Lawyers… take note that focusing on why you can’t do something, and focusing on the obstacles, doesn’t really get you where you want to go. Be clear and focus on your goal with blinders on and don’t let the naysayers rain on your parade. It’s your career and your life, stay in the driver’s seat! 

If you would like help figuring out what you truly want, drop me an email.

To be a strong business developer you don’t have to be a shark… but meek won’t do either! People hire those that are confident in what the do and know, and make no apologies for it. Inc. magazine’s staff writer, Abigail Tracy attended the National Association of Professional Women conference where the keynote speaker was Barbara Corcoran, entrepreneur, real estate mogul, ABC’s Shark Tank fame and as Tracy puts it, “a wildly successful and unapologetic businesswoman.”

Tracy passes on Ms. Corcoran’s wisdom…

The meek shall not inherit the earth. After entering the New York real estate business, Corcoran quickly realized that what her mother taught her and her siblings during their childhood didn’t necessarily hold true in the big city. ‘I found as a real estate broker that people really respond to how you look–especially in a town like New York,’ Corcoran said. ‘If you act and look successful, people will make the wrongful assumption that you are.’

That was a lesson, she said, that she stumbled upon by accident during the first real estate recession she experienced. On a whim, a desperate Corcoran totaled up all the sales that she made that year, found the average apartment price, typed up the results, labeled the document ‘The Corcoran Report,’ and mailed it to The New York Times.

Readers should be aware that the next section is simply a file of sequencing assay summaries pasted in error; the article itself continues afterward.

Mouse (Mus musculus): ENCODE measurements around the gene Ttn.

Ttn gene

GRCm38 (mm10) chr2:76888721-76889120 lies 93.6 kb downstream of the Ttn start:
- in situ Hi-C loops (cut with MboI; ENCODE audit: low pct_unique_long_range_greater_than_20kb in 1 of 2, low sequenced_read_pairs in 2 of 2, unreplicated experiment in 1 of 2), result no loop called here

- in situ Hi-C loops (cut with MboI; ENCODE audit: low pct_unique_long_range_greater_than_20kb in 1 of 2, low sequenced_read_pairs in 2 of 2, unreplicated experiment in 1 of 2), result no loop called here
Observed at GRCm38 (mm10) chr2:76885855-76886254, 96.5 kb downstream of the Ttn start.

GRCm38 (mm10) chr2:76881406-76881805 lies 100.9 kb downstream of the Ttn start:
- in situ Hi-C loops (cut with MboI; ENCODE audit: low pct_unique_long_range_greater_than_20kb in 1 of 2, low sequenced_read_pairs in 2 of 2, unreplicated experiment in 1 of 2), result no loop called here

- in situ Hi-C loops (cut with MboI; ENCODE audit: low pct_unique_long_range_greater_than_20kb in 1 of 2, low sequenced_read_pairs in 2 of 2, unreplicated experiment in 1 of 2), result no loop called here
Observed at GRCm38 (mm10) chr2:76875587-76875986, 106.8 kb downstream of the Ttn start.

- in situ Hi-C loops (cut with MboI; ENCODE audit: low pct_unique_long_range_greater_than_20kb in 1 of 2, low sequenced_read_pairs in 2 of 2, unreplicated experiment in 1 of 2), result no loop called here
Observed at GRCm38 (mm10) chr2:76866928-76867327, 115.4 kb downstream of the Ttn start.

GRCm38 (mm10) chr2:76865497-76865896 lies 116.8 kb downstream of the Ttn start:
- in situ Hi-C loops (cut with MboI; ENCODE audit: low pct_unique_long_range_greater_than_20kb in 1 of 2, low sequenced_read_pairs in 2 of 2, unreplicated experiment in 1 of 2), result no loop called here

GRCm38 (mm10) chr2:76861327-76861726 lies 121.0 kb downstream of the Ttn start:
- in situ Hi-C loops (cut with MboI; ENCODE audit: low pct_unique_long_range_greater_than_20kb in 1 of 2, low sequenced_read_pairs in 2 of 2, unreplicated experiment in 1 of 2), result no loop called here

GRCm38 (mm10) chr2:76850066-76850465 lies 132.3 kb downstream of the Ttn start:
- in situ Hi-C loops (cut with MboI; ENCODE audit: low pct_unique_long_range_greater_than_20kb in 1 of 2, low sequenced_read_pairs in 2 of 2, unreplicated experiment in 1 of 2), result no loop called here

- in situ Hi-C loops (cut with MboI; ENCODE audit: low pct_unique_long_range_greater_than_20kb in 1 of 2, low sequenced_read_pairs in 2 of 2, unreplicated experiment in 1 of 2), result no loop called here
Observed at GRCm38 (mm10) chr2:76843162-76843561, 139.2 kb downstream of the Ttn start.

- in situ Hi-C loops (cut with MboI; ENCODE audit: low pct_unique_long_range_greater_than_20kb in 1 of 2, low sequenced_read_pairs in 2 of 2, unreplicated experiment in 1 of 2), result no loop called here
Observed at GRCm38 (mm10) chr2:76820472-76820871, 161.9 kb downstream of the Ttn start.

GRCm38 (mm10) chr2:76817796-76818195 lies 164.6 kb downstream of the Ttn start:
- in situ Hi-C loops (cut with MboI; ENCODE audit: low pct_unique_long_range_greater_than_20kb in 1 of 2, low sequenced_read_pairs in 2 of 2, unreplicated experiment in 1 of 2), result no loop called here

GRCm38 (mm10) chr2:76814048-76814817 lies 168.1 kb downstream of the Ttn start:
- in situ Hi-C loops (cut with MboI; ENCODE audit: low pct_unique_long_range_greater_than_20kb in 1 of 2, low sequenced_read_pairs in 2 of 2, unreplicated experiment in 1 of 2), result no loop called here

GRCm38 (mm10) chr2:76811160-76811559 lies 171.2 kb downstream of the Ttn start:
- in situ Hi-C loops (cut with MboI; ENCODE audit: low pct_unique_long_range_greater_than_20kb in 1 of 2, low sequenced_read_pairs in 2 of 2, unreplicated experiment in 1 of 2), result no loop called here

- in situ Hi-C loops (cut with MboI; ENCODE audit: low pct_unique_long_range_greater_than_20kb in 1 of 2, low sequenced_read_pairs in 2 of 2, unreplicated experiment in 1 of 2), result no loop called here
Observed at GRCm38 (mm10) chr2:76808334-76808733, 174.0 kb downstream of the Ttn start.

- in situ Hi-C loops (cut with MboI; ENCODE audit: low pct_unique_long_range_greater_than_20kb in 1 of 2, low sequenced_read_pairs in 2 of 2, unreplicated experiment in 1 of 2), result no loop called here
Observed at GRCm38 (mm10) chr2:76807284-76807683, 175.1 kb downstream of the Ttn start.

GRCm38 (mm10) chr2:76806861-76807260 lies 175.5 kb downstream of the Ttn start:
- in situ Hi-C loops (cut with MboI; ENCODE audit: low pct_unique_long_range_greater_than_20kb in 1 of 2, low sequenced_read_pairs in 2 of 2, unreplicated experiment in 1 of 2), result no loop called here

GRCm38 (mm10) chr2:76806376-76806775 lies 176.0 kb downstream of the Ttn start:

‘I didn’t expect anything good. I didn’t expect anything bad. I was just trying everything,’ Corcoran said. Shortly after, she opened up the newspaper and saw that her off-the-cuff report made the front page of the real estate section. It was a turning point for The Corcoran Group and changed the way she did business.

‘If you want to be a somebody or you want to grab a market that you didn’t have before or you want to look bigger than you are–go brag about it before you have it,’ Corcoran said. ‘Its not illegal. I have used that technique again and again and again on anything I have wanted.’

It is important to remember that you must market for what you want… NOT for what you have. That creates a dilemma for some lawyers. True, you may not be an expert at this chosen practice. But, can you do it? Of course you can. That is all you have to state. Did Corcoran miss represent her sales? No, she just stated the facts in a bold way… ‘The Corcoran Report.’ With this approach, soon, like Corcoran you will be the expert. You have to feel successful in order to be successful. If YOU don’t believe it, you will never convince others.

If you would like a little help with this process, let’s talk! Shoot me an email today.